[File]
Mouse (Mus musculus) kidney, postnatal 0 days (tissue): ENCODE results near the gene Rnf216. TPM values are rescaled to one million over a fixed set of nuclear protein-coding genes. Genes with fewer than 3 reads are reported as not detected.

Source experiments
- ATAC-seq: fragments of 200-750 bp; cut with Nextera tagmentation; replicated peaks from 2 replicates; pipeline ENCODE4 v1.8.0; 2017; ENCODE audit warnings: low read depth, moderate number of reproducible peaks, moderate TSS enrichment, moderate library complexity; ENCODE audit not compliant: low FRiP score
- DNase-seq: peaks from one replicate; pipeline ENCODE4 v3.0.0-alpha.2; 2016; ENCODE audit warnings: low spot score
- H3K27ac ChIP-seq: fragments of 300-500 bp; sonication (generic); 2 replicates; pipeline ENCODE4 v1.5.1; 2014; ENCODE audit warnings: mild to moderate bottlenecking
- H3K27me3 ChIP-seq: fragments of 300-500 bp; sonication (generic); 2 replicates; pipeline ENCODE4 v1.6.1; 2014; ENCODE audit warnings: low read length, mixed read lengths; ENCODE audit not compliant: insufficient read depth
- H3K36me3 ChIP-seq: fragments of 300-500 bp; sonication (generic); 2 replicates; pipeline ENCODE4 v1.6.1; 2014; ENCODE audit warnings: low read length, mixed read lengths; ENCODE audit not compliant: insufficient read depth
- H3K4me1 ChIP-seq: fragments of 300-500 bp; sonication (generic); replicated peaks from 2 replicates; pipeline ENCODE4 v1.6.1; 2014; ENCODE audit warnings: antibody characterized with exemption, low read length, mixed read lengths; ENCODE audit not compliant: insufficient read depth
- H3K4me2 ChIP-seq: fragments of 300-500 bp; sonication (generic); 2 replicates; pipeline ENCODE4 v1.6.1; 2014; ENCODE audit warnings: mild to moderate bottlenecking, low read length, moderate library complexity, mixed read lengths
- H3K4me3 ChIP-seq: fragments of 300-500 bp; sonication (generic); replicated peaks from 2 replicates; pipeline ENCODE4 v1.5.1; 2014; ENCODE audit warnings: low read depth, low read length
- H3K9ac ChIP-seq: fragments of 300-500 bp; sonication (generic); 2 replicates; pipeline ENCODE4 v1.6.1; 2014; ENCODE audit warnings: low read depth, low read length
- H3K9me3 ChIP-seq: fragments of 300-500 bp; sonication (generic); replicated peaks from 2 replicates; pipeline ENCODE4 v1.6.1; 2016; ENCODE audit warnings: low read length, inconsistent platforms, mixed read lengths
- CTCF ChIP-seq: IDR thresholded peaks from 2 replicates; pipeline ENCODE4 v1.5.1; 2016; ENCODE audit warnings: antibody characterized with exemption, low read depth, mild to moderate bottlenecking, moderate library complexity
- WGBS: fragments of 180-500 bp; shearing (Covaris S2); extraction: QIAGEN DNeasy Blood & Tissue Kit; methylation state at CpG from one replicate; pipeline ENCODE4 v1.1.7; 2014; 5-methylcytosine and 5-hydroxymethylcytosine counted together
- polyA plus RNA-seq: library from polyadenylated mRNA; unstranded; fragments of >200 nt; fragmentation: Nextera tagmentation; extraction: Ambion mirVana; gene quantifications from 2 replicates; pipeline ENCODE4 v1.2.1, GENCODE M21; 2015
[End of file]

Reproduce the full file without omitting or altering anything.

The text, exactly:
Mouse (Mus musculus) kidney, postnatal 0 days (tissue): ENCODE results near the gene Rnf216. TPM values are rescaled to one million over a fixed set of nuclear protein-coding genes. Genes with fewer than 3 reads are reported as not detected.

Source experiments
- ATAC-seq: fragments of 200-750 bp; cut with Nextera tagmentation; replicated peaks from 2 replicates; pipeline ENCODE4 v1.8.0; 2017; ENCODE audit warnings: low read depth, moderate number of reproducible peaks, moderate TSS enrichment, moderate library complexity; ENCODE audit not compliant: low FRiP score
- DNase-seq: peaks from one replicate; pipeline ENCODE4 v3.0.0-alpha.2; 2016; ENCODE audit warnings: low spot score
- H3K27ac ChIP-seq: fragments of 300-500 bp; sonication (generic); 2 replicates; pipeline ENCODE4 v1.5.1; 2014; ENCODE audit warnings: mild to moderate bottlenecking
- H3K27me3 ChIP-seq: fragments of 300-500 bp; sonication (generic); 2 replicates; pipeline ENCODE4 v1.6.1; 2014; ENCODE audit warnings: low read length, mixed read lengths; ENCODE audit not compliant: insufficient read depth
- H3K36me3 ChIP-seq: fragments of 300-500 bp; sonication (generic); 2 replicates; pipeline ENCODE4 v1.6.1; 2014; ENCODE audit warnings: low read length, mixed read lengths; ENCODE audit not compliant: insufficient read depth
- H3K4me1 ChIP-seq: fragments of 300-500 bp; sonication (generic); replicated peaks from 2 replicates; pipeline ENCODE4 v1.6.1; 2014; ENCODE audit warnings: antibody characterized with exemption, low read length, mixed read lengths; ENCODE audit not compliant: insufficient read depth
- H3K4me2 ChIP-seq: fragments of 300-500 bp; sonication (generic); 2 replicates; pipeline ENCODE4 v1.6.1; 2014; ENCODE audit warnings: mild to moderate bottlenecking, low read length, moderate library complexity, mixed read lengths
- H3K4me3 ChIP-seq: fragments of 300-500 bp; sonication (generic); replicated peaks from 2 replicates; pipeline ENCODE4 v1.5.1; 2014; ENCODE audit warnings: low read depth, low read length
- H3K9ac ChIP-seq: fragments of 300-500 bp; sonication (generic); 2 replicates; pipeline ENCODE4 v1.6.1; 2014; ENCODE audit warnings: low read depth, low read length
- H3K9me3 ChIP-seq: fragments of 300-500 bp; sonication (generic); replicated peaks from 2 replicates; pipeline ENCODE4 v1.6.1; 2016; ENCODE audit warnings: low read length, inconsistent platforms, mixed read lengths
- CTCF ChIP-seq: IDR thresholded peaks from 2 replicates; pipeline ENCODE4 v1.5.1; 2016; ENCODE audit warnings: antibody characterized with exemption, low read depth, mild to moderate bottlenecking, moderate library complexity
- WGBS: fragments of 180-500 bp; shearing (Covaris S2); extraction: QIAGEN DNeasy Blood & Tissue Kit; methylation state at CpG from one replicate; pipeline ENCODE4 v1.1.7; 2014; 5-methylcytosine and 5-hydroxymethylcytosine counted together
- polyA plus RNA-seq: library from polyadenylated mRNA; unstranded; fragments of >200 nt; fragmentation: Nextera tagmentation; extraction: Ambion mirVana; gene quantifications from 2 replicates; pipeline ENCODE4 v1.2.1, GENCODE M21; 2015